We left the Pantheon, grabbed some take away macaroni, and set off across town to Montmatre. Montmatre is the highest geographic point in Paris. Sacre-Coeur is a bascilica at the very top of Montmatre and is moderately famous for the the steps leading up to it. Looking up you see white marble steps leading up to the white basilica. Looking down and out from the steps you see Paris spread out in front of you. Every picture taken on these steps in either direction always has people sitting on the steps in it. This is partly because of the views available and partly because it's a hike to get to the top of those stairs. We walked aorund Montmatre for a while and bought crepes which were pretty good. There were portrait artists and souvenier shops and crepe stand everywhere. Leanna said it reminded her a lot of Greenwich Village. I've never been to Greenwich village but I'll take her word for it. We decided that we would go to Notre Dame for Christmas Eve Mass but still had over an hour before we needed to head over to the Cathedral so we sat on the steps gazing at Paris and listening to this guy play the guitar. Further down the steps were other street preformers. There was a woman dressed as a statue of mother nature, another musician, and a guy juggling a soccer ball. I like watching street preformers especially musicians so much more than dealing with people who try to push cheap trinkets.
Notre Dame was essentially having back to back masses for most of the evening and it was still packed. The youth choir was preforming at the mass we attended. The choir was much older than the choir than the youth choir at St. Matthew's but they were still younger than me and very talented. I was very happy the program had the readings printed in both French and English. I've been to many Christmas Eve masses over the years but it's still hard to follow a mass in a different language than you're used to hearing. Eventhough I couldn't understand most of what was being said during the mass, I still thought it was very beautiful and would definitely recommend going to mass there if you ever get the chance.
Christmas morning was interesting. The calendar said it was Christmas Day and we had reservations for Christmas dinner at the restaurant adjacent to the hostel for that night, but it did not feel like Christmas. Everywhere we went on Christmas day was outside because outside wasn't closed for the holiday. The first place we went was Pere Lachaise cemetary. As we made our way out to the cemetary, the city looked like a ghost town. Pere Lachaise must have been the place to be buried starting about the time of the French Revolution if not before. The oldest part of the cemetary is PACKED with family tombs and doesn't have a lot of order to it. As time passed they expanded the cemetary and made it more orderly but its still obvious that you need to have money to be buried there. You can get a map of famous people buried within the cemetary. We found the final resting places of Chopin, Jim Morrison, Edith Piaf, and Oscar Wilde. While we were walking to Oscar Wilde's very eccentric head stone, we passed a headstone with the name "Beaudet" on it. Perhaps a very distant relative? who knows.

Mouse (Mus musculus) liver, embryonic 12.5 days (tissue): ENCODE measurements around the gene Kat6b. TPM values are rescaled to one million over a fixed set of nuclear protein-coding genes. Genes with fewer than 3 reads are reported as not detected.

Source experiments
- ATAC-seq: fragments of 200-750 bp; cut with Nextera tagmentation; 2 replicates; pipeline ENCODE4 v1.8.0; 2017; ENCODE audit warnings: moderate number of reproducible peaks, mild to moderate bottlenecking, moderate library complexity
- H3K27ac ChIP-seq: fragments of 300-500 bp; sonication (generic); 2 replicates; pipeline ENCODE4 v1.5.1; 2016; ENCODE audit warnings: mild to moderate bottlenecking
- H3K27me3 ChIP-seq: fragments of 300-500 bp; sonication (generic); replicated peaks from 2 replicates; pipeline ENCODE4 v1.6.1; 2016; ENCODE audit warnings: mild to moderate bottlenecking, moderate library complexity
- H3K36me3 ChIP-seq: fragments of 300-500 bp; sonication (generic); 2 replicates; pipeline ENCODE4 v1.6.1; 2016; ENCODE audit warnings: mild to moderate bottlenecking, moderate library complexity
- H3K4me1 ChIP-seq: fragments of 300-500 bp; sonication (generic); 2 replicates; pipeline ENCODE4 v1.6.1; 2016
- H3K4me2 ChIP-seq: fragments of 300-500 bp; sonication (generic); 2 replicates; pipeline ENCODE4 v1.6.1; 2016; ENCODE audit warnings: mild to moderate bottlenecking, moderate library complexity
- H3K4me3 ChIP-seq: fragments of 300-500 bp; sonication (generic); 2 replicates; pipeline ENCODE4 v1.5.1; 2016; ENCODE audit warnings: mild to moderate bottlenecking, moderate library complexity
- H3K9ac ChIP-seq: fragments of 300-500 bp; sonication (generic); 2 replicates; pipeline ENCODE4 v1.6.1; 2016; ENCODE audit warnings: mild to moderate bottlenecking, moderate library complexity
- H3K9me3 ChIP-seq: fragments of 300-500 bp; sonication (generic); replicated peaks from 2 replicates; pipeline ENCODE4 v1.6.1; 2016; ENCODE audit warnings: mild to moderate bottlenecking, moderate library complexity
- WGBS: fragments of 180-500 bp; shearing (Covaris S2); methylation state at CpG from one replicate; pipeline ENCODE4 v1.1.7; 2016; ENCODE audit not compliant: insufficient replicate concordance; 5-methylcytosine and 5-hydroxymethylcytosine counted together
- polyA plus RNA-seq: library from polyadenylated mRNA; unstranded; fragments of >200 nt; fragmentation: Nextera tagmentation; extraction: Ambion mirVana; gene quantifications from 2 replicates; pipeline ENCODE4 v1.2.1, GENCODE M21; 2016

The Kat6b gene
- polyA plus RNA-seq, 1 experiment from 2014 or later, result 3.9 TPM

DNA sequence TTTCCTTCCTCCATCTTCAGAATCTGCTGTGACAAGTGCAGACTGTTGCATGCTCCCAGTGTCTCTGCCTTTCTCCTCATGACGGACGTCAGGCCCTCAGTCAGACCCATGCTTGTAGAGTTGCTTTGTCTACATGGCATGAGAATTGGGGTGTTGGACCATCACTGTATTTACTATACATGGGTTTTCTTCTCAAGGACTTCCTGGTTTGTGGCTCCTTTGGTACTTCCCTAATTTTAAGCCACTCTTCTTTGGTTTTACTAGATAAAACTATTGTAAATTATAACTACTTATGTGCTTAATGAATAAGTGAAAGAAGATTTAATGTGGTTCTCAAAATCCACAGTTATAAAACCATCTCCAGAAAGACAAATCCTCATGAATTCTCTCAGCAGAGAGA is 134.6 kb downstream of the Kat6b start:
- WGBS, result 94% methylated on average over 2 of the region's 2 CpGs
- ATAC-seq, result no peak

Our next stop was the "Bastille." There's pillar situated across from the Bastille Oprea house where there prison used to stand. The actual prison was torn down over a hundred of years ago. Part of one tower was discovered when during excavation for the Metro and is now in a near by park. I wish they had kept the Bastille around. I think it would have been really cool to do in. Before we continued to our next destination we stopped at a Mcdonald's so I could get a Royale with cheese in honor of the movie Pulp Fiction (yes, I am nerd). One nice thing about Mickey D's is that it tastes the same no matter where you get it including Paris, France.
The rest of the afternoon was spent taking pictures. We went back to Notre Dame and the Eiffel Tower to get some pictures that would have been difficult to get both because it was dark out. We also went to the Centre Pompidou, a museum of modern art with an unusual exterior desgin. Neither Leanna nor I are big fans of modern art so we were perfectly satisfied to just take pictures of the outside.
Christmas dinner was good but definitely not the home cooking I'm used to for the holidays. The first course was fois gras, salmon, and cured ham, served with bread. I ate all over it just because I was in Paris and determined to try what they thought was edible. I definitely thought the cured ham was the best option on the plate though. The main course was turkey and roast vegetables. It was alright but nothing special. Just a piece of turkey breast and standard roast veggies. Dessert was a piece of Apple torte with carmel and nuts. By far the best part of the meal. I knew that dinner would have to be really amazing for it to beat what I would have been eating if I had gone home, and for what we paid for the meal there was no way that was going to happen.
The next day we were on our way to Nantes, France. We had covered a tremendous amount of ground in Paris and had seen a lot of cool stuff. Even though it was definitely a Christmas that I'll never forget, the day we left it still didn't feel like Christmas had arrived yet.